“Be careful whose advice you buy, but be patient with those who supply it. Advice is a form of nostalgia, dispensing it is a way of fishing the past. From the disposal, wiping it off, painting over the ugly parts; and recycling it for more than it’s worth.” – Baz Luhrman, Everybody’s Free (to Wear Sunscreen).
It’s been said that opinions are like arseholes – everybody’s got one. Unsolicited opinions, then, are by far the worst kind.
Many a family relationship is strained by one person giving constant unwanted and unsolicited advice to another; sure, the person might mean well, but there’s nothing like feeling undermined and disrespected in your own home. In addition, it’s all too common for complete strangers to dispense unnecessary and unwelcome parenting advice in public, as though you needed it.
Common scenario one: You’re a busy working mum grappling with two toddlers – one of whom, gasp, has a dummy in her mouth – at a shopping centre. Call the child protection agency! Said two-year-old rarely has her dummy, but on this particular day, she’s woken up on the wrong side of the bed, and you don’t have the heart for a long battle to separate her from her beloved pacifier.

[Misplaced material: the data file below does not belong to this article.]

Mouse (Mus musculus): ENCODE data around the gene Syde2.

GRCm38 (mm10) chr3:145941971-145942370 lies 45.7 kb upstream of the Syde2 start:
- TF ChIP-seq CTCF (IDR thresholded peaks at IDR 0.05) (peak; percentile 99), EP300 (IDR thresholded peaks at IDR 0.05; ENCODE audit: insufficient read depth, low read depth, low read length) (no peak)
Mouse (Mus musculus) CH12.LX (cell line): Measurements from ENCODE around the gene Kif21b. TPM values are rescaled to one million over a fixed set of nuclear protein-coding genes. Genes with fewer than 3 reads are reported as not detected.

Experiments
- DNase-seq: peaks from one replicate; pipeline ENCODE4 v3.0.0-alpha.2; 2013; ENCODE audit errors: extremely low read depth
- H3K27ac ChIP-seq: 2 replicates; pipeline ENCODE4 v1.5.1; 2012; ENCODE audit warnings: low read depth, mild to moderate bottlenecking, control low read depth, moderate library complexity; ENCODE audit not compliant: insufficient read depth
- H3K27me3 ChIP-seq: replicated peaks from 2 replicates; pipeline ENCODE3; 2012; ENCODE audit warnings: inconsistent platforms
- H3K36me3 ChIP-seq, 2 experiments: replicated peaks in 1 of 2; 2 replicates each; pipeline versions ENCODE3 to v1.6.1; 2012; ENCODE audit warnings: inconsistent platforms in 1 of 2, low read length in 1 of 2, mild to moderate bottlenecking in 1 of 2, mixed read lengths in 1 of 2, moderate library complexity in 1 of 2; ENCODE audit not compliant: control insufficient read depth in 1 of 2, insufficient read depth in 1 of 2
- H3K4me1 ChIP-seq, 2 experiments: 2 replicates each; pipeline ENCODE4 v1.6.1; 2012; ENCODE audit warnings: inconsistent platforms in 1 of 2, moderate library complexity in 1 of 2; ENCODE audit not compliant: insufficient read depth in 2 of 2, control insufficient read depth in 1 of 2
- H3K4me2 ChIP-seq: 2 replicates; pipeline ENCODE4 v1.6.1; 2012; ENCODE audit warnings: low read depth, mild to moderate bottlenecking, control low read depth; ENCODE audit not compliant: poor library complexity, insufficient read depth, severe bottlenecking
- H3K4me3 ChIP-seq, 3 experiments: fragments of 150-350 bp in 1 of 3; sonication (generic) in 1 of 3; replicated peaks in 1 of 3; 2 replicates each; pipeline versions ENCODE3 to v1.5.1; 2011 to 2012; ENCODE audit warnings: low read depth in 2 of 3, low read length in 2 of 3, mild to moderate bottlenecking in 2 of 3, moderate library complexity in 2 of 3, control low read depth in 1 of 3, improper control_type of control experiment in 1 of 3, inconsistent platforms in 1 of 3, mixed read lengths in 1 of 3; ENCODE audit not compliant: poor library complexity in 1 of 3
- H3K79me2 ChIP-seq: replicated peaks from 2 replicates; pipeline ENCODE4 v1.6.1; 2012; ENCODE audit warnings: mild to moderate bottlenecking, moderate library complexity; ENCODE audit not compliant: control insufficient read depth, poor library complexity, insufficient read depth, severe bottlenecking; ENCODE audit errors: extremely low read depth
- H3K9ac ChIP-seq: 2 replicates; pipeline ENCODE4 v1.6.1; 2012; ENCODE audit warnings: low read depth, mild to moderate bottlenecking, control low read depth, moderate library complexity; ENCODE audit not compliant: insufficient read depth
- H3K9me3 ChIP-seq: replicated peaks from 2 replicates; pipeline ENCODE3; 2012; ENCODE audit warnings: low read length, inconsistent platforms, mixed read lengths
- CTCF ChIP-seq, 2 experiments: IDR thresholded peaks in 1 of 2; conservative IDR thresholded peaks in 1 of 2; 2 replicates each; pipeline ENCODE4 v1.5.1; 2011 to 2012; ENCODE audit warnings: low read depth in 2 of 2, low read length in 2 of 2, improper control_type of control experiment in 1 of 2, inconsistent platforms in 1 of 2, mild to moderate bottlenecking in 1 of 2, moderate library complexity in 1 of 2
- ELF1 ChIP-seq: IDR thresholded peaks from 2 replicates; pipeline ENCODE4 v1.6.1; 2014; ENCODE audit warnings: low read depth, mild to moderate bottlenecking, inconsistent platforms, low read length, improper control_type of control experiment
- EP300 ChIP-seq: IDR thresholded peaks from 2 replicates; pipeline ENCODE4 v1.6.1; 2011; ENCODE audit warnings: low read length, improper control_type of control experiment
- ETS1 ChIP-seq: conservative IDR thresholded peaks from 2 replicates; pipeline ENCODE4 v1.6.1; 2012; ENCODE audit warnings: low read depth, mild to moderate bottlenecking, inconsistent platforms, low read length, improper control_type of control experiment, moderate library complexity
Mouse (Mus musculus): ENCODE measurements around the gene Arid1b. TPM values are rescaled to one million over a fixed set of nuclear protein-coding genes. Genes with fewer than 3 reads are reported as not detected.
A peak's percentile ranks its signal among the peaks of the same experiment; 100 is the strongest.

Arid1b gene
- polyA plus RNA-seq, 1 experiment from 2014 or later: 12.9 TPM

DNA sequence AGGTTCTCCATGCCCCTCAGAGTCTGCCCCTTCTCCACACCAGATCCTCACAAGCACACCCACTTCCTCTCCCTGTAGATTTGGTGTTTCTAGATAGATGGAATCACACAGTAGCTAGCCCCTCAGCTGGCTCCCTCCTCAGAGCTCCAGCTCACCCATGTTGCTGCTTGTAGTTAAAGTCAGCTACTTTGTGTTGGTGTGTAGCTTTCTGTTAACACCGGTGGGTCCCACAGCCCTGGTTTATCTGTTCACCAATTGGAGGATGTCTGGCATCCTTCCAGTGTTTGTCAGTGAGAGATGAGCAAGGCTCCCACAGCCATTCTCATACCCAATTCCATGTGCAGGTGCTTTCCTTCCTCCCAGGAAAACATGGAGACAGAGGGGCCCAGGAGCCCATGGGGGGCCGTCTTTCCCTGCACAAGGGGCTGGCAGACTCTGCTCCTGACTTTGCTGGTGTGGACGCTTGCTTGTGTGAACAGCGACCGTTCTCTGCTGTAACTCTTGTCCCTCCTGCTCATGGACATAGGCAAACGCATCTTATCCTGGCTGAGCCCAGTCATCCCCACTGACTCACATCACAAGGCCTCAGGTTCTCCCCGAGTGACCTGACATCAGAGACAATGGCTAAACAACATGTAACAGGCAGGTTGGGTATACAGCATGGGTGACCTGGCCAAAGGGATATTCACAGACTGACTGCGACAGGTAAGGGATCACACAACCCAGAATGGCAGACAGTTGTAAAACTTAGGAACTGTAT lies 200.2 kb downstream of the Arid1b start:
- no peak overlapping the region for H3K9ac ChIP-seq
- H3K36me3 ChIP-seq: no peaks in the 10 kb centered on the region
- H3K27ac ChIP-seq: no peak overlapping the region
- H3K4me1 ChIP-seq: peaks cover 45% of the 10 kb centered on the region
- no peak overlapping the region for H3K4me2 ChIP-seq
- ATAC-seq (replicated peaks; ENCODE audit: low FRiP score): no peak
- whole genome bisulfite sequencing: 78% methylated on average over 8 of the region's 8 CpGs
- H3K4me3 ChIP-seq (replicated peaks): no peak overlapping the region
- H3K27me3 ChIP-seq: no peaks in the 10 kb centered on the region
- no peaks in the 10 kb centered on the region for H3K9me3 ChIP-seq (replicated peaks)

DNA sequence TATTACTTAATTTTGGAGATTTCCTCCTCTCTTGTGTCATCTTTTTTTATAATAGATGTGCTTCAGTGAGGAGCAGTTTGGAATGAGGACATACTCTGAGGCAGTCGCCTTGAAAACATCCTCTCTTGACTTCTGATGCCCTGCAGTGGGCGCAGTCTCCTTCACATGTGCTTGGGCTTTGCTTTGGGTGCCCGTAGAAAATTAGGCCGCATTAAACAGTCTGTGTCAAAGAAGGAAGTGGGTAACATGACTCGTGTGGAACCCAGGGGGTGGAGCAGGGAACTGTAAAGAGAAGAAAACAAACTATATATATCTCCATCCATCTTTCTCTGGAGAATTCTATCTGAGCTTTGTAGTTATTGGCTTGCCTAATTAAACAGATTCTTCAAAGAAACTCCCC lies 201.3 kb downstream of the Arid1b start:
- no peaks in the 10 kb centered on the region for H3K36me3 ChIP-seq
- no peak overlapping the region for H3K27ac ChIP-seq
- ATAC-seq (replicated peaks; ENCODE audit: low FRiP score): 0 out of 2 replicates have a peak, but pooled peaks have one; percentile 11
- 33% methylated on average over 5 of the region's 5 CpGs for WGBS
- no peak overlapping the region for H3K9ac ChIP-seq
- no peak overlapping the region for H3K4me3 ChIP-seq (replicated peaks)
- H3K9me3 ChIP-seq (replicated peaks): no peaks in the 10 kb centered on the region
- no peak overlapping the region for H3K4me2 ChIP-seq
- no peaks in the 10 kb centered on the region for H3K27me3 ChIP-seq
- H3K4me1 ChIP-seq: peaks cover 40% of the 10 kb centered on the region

Unsolicited advice crime against humanity: A middle-aged woman, whom you catch sight of staring at you and your children disapprovingly, while you’re both in the supermarket fruit and veg section, freely and loudly scolds you about your parenting failures. “She’s a bit old to have a dummy, isn’t she? Careful – she might still want it when she’s 21!” says she, with a superior air. “Have you tried giving her lollies to suck on or apple juice…”
Common scenario two: You and your husband are discussing an important issue in the kitchen, when your mother-in-law enters the room.
Unsolicited advice crime against humanity: Your MIL has heard approximately three seconds of the conversation, but feels qualified to offer her very unwanted advice on the issue, without knowing any of the background on it. She’s staying with you in your house and feels it necessary to offer constant, annoying and unwanted advice on everything from how you cook, clean, parent your children and even make the damned bed.
How about shut the f*** up?! Look, I get that people want to help – indeed they like to think they’re doing so. But unless you specifically ask for their advice, I think it’s far kinder for people to just keep their mouths shut. And unless you’ve got something nice to say, zip it. Please – for the sake of humanity! No one wants your unsolicited opinions.